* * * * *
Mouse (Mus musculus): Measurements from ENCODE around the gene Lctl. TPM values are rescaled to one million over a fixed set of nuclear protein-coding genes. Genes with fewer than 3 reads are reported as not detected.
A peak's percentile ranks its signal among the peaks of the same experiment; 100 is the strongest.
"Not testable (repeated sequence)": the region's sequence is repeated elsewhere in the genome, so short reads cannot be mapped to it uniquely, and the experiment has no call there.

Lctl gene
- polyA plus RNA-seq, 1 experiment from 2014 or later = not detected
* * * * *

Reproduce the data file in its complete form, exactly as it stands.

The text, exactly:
Mouse (Mus musculus): Measurements from ENCODE around the gene Lctl. TPM values are rescaled to one million over a fixed set of nuclear protein-coding genes. Genes with fewer than 3 reads are reported as not detected.
A peak's percentile ranks its signal among the peaks of the same experiment; 100 is the strongest.
"Not testable (repeated sequence)": the region's sequence is repeated elsewhere in the genome, so short reads cannot be mapped to it uniquely, and the experiment has no call there.

Lctl gene
- polyA plus RNA-seq, 1 experiment from 2014 or later = not detected